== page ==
The highest levels of safety are achieved when stakeholders from across the spectrum of aviation disciplines work together to identify and mitigate risk. Pilots, mechanics, flight attendants, dispatchers, schedulers, air traffic controllers, ramp movement coordinators, ground handlers, weather forecasters, regulators and numerous other individuals and organizations have roles to play in ensuring the safety of passengers, crew, cargo and aircraft.
Nine years ago, an advisory circular (AC 700-012) on passenger safety briefings issued by Transport Canada said that: “Passenger surveys suggest that the travelling public want the responsibility for their safety to be a shared concern, involving the air operator, the crew, the passenger and [the regulator].” (emphasis added)
But I think one of those groups — passengers — is often overlooked and should play a greater role.
In some situations, that role is obvious. Passengers who insist on grabbing their carry-on baggage during emergency airplane evacuations can slow down the evacuation, risk damaging the escape slides, and endanger their own lives and the lives of other passengers and the crew.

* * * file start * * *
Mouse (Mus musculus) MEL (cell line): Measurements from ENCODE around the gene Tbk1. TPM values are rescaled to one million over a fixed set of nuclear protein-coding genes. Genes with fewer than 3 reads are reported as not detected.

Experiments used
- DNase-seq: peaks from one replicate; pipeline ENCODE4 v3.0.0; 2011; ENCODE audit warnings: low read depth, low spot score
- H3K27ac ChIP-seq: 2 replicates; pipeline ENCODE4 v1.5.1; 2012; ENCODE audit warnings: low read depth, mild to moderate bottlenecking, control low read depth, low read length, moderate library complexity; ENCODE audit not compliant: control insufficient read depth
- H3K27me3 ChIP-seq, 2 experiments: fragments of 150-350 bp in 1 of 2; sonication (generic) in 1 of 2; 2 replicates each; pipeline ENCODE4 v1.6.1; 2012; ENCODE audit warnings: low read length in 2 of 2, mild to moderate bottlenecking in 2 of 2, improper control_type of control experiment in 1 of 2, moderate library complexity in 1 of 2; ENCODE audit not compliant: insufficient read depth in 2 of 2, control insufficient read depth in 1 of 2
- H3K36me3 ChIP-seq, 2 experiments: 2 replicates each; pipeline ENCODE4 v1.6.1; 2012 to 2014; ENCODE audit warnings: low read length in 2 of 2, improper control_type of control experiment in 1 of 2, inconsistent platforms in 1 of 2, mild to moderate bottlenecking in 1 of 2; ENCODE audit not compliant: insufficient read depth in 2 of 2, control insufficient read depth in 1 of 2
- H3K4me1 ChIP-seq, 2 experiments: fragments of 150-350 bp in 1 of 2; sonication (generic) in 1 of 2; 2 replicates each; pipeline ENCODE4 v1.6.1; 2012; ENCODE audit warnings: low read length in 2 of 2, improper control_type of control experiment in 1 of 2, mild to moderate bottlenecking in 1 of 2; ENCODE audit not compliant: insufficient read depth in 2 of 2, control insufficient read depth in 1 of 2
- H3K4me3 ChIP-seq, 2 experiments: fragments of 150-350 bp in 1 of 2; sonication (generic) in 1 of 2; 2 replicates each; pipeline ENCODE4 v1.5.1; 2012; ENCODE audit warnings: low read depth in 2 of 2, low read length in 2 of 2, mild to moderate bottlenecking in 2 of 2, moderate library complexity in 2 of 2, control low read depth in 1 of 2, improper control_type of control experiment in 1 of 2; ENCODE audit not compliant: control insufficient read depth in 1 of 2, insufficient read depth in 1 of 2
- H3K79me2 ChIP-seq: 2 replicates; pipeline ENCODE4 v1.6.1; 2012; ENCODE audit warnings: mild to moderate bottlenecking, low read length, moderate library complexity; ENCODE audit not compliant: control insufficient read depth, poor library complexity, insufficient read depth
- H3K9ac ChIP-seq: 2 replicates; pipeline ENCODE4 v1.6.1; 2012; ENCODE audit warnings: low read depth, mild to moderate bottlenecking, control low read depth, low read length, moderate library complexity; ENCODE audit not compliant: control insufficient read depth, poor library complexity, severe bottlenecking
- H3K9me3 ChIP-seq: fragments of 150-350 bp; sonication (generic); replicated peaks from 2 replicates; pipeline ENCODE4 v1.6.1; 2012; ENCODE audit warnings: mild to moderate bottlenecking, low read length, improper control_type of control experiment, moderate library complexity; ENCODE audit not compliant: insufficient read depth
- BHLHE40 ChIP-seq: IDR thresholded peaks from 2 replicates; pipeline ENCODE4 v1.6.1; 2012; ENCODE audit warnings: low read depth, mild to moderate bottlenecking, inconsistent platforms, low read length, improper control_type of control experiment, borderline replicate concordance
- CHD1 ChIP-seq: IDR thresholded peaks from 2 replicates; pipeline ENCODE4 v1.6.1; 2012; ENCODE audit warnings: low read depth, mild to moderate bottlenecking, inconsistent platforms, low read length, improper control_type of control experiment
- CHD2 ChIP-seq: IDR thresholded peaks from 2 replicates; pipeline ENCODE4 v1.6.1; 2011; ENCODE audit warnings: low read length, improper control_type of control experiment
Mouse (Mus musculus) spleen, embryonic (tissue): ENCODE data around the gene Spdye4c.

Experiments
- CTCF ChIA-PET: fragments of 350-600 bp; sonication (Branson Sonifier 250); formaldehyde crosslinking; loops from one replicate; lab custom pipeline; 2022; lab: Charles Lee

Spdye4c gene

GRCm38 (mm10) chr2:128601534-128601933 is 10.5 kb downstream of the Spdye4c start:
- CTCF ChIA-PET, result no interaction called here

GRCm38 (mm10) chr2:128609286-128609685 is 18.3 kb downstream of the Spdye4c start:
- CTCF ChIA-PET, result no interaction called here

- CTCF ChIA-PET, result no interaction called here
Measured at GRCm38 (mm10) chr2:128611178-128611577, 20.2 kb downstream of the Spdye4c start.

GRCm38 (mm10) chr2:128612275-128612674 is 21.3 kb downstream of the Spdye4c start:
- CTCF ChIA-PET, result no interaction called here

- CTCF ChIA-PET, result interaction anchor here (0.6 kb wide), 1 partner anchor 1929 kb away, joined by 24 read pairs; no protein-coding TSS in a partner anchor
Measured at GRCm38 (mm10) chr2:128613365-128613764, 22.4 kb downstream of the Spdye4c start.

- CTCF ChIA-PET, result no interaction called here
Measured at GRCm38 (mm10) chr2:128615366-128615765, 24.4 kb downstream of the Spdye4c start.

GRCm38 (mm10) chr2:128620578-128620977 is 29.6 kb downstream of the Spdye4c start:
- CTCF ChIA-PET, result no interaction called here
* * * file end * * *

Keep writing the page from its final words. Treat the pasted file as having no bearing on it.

Other situations are less obvious. Anyone who spends any time on the internet has probably been exposed to a video or two showing lithium battery–powered laptops going into thermal runaway at an airport gate, but how many passengers realize that items commonly packed in checked bags may fall into the category of dangerous goods? And do passengers think twice about what could happen when an aerosol is packed in a suitcase with an overcharged or damaged spare laptop battery?
The industry needs to figure out a way to get passengers more involved in their own safety. That could mean using pre-flight, pre-arrival and emergency landing safety briefings to instruct passengers to leave behind their carry-ons in case of an emergency evacuation — and not holding off on those instructions until the emergency exits are being opened and the slides are deploying. That could mean doing more to encourage passengers to keep track of their personal electronic devices in flight so they don’t get stuck in a seat track and get damaged. And it could mean working with smart bag manufacturers to explain to passengers why it’s important to take the battery out of a bag that’s to be checked.
As always, we’re all in this together.